Release gates that have been closed at Lake Darling Dam will open to 1,000 cubic feet per second or slightly more today. The gates remained closed during the recent snowmelt to keep river levels to a minimum.
The U.S. Army Corps of Engineers, the agency responsible for regulating flows through Lake Darling during the current runoff season, originally planned to resume releases from Lake Darling on Tuesday. However, the timing of the releases was pushed back to today to allow more time for local runoff to recede downstream of Lake Darling.
Lake Darling remained encased in ice but was on the rise Tuesday, reaching a level of 1,593.24 feet after being dropped a few days ago to slightly below 1,592 feet. Inflow to Lake Darling is estimated at 1,500 cubic feet per second and increasing. The National Weather Service projects that a flow of more than 5,000 cfs will occur at the Sherwood gauge on the Souris River as early as Saturday and that similar flows, perhaps boosted by additional runoff, will enter Lake Darling.
"We have a forecast for Sherwood right now pushing to 22.5 feet this coming weekend, a little more than 5,000 cfs," said Allen Schlag, NWS hydrologist in Bismarck.
The record high at Sherwood occurred in 2011 when the river reached 28.16 feet. A level of 22 feet or more has happened only 11 times in recorded history. A difference this year from previous high flows is that the peak should be of short duration, perhaps only for a few hours.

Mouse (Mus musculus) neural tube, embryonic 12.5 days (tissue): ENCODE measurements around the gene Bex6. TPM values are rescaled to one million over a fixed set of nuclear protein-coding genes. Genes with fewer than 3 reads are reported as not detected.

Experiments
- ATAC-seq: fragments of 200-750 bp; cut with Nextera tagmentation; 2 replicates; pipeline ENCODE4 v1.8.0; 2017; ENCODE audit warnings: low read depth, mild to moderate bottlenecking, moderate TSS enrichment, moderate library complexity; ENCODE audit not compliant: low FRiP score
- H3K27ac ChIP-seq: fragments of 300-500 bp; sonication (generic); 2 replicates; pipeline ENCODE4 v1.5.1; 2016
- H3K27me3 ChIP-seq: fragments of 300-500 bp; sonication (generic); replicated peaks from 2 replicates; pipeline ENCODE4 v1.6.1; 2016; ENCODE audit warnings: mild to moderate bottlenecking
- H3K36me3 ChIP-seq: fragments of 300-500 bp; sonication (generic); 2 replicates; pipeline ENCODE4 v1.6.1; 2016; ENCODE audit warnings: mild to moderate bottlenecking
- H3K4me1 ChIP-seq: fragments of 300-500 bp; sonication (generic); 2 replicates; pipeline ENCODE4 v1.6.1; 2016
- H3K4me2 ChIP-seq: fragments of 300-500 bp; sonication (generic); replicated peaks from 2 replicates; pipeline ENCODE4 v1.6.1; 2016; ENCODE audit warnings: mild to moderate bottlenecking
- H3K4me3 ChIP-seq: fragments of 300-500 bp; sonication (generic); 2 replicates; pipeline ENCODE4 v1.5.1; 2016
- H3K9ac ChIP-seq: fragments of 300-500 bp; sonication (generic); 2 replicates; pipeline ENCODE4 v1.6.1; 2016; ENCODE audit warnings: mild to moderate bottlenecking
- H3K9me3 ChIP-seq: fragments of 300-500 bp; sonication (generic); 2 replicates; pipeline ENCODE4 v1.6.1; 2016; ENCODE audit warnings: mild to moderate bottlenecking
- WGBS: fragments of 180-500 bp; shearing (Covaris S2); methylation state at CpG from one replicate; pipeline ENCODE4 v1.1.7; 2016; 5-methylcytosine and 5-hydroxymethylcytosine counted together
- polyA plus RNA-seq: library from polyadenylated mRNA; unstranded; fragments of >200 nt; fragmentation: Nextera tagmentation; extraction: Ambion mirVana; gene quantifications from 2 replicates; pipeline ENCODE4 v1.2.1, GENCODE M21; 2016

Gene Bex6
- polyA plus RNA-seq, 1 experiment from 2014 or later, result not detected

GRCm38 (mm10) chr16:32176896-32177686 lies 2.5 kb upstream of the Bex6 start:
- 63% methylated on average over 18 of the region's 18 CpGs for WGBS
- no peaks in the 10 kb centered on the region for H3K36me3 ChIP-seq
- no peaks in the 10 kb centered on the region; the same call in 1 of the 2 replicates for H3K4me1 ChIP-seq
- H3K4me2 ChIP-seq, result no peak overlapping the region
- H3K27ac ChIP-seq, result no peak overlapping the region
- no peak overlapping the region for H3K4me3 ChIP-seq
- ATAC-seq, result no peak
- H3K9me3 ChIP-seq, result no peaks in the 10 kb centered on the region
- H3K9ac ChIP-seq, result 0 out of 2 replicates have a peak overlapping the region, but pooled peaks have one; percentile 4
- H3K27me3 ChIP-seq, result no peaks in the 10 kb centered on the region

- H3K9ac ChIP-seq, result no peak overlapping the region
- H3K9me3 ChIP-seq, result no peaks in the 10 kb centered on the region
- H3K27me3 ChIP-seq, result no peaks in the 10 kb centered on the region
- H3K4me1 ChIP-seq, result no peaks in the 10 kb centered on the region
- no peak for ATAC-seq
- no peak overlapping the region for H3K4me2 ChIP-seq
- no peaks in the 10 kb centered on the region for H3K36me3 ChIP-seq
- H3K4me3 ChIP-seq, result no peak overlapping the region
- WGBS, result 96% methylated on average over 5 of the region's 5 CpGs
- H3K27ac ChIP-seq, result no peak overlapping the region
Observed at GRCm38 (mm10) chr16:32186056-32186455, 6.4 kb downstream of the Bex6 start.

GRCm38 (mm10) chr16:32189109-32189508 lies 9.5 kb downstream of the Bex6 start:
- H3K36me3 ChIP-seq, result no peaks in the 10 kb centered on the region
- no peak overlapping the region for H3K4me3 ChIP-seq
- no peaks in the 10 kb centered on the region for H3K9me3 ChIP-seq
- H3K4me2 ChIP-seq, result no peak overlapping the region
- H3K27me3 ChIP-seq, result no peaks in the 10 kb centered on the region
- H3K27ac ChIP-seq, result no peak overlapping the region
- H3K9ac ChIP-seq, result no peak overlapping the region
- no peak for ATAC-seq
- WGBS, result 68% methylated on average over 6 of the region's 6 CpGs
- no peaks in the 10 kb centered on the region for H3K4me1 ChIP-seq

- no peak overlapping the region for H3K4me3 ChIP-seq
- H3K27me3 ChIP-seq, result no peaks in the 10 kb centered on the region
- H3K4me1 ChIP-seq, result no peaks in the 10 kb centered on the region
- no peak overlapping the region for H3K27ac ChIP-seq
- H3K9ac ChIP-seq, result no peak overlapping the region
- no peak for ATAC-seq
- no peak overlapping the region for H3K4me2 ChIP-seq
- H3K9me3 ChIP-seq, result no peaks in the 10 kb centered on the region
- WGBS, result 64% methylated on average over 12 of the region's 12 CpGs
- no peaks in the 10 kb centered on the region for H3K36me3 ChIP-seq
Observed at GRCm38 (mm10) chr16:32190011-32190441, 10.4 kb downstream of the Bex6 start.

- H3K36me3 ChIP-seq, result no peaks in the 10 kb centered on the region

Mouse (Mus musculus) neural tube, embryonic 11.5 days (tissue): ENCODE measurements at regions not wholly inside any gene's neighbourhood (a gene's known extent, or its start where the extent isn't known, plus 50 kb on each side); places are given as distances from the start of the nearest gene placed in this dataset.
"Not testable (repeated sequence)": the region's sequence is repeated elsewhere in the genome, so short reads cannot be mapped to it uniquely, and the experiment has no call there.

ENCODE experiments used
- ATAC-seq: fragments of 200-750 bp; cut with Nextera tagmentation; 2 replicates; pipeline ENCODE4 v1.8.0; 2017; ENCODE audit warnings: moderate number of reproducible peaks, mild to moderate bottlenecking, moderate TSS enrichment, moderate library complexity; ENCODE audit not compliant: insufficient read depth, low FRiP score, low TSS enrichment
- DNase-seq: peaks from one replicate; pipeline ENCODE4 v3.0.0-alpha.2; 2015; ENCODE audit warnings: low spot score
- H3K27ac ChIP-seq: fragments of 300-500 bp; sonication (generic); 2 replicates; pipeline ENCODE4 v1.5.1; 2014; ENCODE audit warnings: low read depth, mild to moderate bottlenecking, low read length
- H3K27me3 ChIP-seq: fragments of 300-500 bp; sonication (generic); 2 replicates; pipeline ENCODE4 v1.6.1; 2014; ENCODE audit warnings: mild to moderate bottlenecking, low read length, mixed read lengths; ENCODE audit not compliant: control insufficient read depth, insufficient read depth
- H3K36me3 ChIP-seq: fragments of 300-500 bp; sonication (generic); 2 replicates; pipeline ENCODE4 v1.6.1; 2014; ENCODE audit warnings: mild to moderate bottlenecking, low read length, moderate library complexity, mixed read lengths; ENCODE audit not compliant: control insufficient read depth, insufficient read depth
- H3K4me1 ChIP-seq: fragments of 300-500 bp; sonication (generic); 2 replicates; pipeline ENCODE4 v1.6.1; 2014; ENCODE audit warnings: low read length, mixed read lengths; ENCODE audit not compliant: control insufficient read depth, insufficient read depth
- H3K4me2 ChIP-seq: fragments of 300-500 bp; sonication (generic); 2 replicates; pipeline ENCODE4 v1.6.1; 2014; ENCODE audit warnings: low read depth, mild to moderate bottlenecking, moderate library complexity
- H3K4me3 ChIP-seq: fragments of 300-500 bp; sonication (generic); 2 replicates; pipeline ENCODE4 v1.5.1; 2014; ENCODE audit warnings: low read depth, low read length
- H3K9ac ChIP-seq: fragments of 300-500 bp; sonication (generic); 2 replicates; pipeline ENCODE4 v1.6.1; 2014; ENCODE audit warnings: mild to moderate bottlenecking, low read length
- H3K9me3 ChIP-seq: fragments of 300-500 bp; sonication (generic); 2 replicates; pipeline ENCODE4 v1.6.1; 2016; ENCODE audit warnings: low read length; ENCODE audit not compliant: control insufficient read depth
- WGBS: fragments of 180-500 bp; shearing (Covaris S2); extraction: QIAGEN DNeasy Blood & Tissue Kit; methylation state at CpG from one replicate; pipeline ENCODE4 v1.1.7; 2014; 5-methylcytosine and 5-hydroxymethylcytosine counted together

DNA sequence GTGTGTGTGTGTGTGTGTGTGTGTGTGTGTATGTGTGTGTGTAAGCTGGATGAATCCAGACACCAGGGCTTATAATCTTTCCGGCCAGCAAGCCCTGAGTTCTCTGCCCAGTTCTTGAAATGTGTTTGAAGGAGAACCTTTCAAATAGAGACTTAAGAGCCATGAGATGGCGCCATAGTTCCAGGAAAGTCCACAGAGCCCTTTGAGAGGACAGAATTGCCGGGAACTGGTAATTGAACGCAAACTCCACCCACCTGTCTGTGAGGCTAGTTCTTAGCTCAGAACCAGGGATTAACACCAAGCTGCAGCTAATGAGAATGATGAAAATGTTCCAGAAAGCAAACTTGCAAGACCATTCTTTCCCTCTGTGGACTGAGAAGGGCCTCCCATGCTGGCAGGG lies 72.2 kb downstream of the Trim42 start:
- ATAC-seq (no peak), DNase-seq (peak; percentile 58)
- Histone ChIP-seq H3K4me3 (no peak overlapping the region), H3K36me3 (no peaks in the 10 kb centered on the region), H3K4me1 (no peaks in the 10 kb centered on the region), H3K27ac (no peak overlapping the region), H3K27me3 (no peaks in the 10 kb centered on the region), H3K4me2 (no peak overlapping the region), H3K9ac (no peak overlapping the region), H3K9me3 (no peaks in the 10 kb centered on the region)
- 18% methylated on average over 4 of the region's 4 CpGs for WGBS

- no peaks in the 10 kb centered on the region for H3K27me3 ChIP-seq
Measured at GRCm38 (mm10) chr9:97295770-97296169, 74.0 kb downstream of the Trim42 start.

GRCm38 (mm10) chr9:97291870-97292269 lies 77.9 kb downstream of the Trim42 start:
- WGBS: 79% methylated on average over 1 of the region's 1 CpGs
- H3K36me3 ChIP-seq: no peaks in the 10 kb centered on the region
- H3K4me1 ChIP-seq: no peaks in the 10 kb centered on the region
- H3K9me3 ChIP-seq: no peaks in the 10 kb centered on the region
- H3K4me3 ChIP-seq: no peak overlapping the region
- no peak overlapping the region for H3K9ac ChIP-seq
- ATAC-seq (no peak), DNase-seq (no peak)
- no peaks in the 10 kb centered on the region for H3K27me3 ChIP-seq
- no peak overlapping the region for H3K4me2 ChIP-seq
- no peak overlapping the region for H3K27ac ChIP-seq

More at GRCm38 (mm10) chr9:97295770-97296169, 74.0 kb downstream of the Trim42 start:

The expected peak at Sherwood comes as a combination of local snowmelt runoff and releases of approximately 1,750 cfs from Boundary Dam near Estevan, Sask. Long Creek, which flows into Boundary, surged unexpectedly over 4,000 cfs during the recent melt. The excess water was released into the Souris. Long Creek flows have been declining and no further rises from snowmelt are anticipated.
Snowmelt on the Canadian side of the border is expected to get under way as early as Thursday and perhaps even reach a conclusion by early next week. Release gates at Rafferty Reservoir on the Souris near Estevan, and at Alameda Reservoir on Moose Mountain Creek near Oxbow, are scheduled to remain closed during the time of the Canadian melt. Both reservoirs are believed to have enough storage to capture runoff. Once the Saskatchewan reservoirs reach their summer operating levels excess water will be released into the Souris and make its way to Lake Darling.
"We're hoping to keep at or below anything currently experienced along the Souris," said Schlag. "Any rainstorms could change all that, but we're not expecting to exceed anything we've seen this year."
The NWS continued a Flood Warning for several locations along the Souris Tuesday, including Logan, Sawyer, Velva, Towner and Bantry where moderate to major flooding is forecast.